Asperger's isn't always recognized as a possible cause of strange behavior. It can be mild (causing only somewhat unusual behavior) or severe, causing almost complete inability to function in society without assistance. Personally, I have always had trouble deciphering the normal rules of social behavior. These rules have no rhythm or reason in my opinion. I prefer a structured life with well-defined rules and routines.
I do seem to process information more slowly than normal, making it difficult to participate in discussions or activities that require quick thinking. I also have trouble with organization and seeing the "big picture," often focusing on one aspect of a task.
In any event, I have been able to live a relatively normal life. I'm often regarded as shy, reserved or even snobbish by others. But, that's not my intent at any level. Because I am misunderstood on many occasions, I sometimes feel disconnected and distant from the rest of the world, a feeling called "wrong planet" syndrome. So, I have learned to enjoy my own company.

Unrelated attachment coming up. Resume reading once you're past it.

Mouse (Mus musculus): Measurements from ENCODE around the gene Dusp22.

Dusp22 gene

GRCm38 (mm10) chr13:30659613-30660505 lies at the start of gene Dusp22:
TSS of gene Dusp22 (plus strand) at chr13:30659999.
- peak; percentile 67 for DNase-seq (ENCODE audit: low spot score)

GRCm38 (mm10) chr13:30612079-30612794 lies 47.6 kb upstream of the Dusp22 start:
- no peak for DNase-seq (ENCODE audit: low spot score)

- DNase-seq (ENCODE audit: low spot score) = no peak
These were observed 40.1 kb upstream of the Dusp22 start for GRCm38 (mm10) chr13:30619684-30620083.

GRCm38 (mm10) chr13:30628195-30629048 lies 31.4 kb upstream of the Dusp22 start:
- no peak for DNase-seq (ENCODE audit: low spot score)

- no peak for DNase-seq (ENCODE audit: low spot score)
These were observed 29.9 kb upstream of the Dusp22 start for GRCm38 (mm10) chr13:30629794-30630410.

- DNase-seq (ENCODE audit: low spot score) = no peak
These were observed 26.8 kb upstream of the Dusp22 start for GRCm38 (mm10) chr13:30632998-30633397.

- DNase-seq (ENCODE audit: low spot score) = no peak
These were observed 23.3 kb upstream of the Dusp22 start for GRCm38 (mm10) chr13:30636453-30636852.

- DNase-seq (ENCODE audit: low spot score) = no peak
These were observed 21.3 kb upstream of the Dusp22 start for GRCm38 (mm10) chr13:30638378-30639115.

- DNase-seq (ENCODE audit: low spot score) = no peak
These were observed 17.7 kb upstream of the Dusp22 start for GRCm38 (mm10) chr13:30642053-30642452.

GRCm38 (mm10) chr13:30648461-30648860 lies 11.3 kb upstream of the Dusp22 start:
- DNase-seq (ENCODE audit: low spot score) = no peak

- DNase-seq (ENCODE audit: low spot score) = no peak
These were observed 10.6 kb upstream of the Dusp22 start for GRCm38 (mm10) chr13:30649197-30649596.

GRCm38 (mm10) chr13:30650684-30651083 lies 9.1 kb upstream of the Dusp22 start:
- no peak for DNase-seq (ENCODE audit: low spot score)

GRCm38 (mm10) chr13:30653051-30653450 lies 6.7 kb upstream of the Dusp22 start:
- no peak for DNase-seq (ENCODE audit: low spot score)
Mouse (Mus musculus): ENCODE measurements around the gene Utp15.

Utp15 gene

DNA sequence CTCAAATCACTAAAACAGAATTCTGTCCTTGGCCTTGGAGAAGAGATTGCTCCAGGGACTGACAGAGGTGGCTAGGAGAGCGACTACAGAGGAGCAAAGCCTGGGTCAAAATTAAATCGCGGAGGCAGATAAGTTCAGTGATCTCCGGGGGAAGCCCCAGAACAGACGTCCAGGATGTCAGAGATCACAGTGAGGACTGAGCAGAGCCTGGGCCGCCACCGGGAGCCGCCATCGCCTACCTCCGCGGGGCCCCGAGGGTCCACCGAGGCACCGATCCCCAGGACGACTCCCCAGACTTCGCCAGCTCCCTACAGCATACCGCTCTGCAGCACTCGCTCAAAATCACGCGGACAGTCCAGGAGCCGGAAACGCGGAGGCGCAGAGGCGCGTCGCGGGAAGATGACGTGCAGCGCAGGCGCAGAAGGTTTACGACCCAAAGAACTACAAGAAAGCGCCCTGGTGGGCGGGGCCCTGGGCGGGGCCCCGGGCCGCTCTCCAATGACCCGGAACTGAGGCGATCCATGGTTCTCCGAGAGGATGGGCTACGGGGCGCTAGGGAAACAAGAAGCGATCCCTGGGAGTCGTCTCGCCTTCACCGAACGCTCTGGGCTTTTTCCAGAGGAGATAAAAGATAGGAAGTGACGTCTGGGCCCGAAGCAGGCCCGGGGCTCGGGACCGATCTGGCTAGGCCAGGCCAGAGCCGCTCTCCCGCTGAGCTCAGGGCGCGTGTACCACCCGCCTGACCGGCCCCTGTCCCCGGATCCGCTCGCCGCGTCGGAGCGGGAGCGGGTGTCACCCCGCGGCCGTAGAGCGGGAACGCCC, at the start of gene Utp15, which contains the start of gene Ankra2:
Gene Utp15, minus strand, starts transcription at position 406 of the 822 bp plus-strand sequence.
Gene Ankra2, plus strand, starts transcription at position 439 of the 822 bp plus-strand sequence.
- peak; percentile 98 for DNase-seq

I do struggle to understand emotions in others, and I miss subtle cues such as facial expression, eye contact and body language. As a result, I may appear aloof, selfish or uncaring to others. Again, this is not me. I believe I am a very caring person, especially when it comes to animals. Also, I am usually surprised when informed of the "supposed" hurtful or inappropriate effect of my actions toward someone, because hurting that person was the furthest thing from my mind.
I find making small talk difficult and even annoying. If you want to talk about Hollywood, politics, or the weather, I'm not interested. And if I don't look at you while you're talking, that doesn't mean I'm not listening or uninterested.
Those of us with Asperger's are often preoccupied with something to the extreme level. At times, we may only talk about our special interest. But that's what makes us special. We have a lot of traits that work to our benefit. For example, we are...
- able to adhere unvaryingly to routines and stay on task for extended periods of time
- perfectly capable of entertaining ourselves